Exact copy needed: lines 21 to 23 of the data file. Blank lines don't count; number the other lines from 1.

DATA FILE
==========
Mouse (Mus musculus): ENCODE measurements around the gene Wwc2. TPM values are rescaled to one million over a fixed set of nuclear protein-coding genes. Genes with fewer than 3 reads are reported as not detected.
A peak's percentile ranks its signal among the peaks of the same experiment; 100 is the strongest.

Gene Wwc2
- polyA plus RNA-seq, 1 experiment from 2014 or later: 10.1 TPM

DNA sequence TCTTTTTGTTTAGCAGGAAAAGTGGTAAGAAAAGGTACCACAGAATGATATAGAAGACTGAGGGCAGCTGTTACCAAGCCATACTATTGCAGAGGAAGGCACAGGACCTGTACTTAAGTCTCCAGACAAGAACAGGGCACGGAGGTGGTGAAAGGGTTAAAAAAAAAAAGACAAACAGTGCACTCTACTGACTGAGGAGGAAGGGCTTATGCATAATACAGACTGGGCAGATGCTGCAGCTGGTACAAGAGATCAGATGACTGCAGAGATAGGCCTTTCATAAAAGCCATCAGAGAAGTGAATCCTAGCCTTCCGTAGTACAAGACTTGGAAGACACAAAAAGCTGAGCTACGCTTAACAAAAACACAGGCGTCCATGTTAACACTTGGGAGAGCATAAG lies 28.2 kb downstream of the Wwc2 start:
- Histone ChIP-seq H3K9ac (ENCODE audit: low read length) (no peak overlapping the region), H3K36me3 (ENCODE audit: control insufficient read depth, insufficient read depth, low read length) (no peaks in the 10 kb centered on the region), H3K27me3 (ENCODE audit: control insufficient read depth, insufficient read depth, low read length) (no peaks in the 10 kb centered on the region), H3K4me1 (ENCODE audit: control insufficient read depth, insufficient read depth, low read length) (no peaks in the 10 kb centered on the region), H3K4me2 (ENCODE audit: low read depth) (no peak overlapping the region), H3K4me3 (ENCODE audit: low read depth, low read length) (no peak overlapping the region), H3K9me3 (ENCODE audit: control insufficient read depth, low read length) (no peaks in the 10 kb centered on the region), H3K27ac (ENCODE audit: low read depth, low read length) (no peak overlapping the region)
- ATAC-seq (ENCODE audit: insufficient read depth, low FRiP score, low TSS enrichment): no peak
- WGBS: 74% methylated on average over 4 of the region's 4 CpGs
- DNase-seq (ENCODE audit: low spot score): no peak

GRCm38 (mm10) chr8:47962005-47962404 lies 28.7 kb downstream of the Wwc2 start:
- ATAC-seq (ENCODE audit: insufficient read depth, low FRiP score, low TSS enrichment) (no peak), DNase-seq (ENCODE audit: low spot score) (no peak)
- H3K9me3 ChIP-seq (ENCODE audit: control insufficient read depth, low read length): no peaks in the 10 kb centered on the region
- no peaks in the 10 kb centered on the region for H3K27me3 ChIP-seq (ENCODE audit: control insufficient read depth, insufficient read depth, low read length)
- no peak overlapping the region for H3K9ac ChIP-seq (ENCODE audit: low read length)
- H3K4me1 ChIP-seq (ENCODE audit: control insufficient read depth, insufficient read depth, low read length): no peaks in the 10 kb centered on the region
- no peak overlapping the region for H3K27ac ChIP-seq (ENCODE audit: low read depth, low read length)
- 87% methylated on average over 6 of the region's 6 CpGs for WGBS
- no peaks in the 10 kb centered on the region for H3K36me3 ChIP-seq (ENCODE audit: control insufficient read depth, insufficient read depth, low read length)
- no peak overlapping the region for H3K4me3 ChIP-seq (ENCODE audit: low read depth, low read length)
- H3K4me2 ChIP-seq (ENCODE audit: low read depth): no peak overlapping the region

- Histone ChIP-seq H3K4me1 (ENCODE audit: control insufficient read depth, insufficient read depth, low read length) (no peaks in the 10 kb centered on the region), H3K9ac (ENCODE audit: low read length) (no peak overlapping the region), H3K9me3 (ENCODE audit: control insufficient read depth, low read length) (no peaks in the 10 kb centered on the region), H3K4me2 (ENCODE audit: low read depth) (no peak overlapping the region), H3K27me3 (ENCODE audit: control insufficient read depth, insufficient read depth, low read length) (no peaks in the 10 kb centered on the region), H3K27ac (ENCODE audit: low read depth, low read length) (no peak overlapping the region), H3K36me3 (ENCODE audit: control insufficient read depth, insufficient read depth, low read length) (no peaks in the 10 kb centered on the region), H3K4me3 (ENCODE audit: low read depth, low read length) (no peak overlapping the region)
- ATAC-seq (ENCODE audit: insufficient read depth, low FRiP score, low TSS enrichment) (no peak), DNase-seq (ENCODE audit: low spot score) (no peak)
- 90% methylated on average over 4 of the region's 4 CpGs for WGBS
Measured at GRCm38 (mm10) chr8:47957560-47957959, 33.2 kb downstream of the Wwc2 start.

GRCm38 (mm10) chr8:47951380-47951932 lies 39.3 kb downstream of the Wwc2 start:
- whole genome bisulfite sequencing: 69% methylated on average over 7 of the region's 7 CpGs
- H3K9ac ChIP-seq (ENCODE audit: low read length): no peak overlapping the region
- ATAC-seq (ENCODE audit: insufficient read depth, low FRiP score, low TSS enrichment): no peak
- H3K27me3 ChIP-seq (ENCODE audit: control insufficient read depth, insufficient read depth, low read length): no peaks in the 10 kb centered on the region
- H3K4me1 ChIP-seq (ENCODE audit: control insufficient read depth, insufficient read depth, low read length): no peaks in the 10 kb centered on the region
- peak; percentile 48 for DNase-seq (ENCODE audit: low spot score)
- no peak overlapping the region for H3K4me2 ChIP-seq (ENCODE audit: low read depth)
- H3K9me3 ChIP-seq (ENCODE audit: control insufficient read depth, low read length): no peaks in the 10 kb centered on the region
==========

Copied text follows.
- Histone ChIP-seq H3K4me1 (ENCODE audit: control insufficient read depth, insufficient read depth, low read length) (no peaks in the 10 kb centered on the region), H3K9ac (ENCODE audit: low read length) (no peak overlapping the region), H3K9me3 (ENCODE audit: control insufficient read depth, low read length) (no peaks in the 10 kb centered on the region), H3K4me2 (ENCODE audit: low read depth) (no peak overlapping the region), H3K27me3 (ENCODE audit: control insufficient read depth, insufficient read depth, low read length) (no peaks in the 10 kb centered on the region), H3K27ac (ENCODE audit: low read depth, low read length) (no peak overlapping the region), H3K36me3 (ENCODE audit: control insufficient read depth, insufficient read depth, low read length) (no peaks in the 10 kb centered on the region), H3K4me3 (ENCODE audit: low read depth, low read length) (no peak overlapping the region)
- ATAC-seq (ENCODE audit: insufficient read depth, low FRiP score, low TSS enrichment) (no peak), DNase-seq (ENCODE audit: low spot score) (no peak)
- 90% methylated on average over 4 of the region's 4 CpGs for WGBS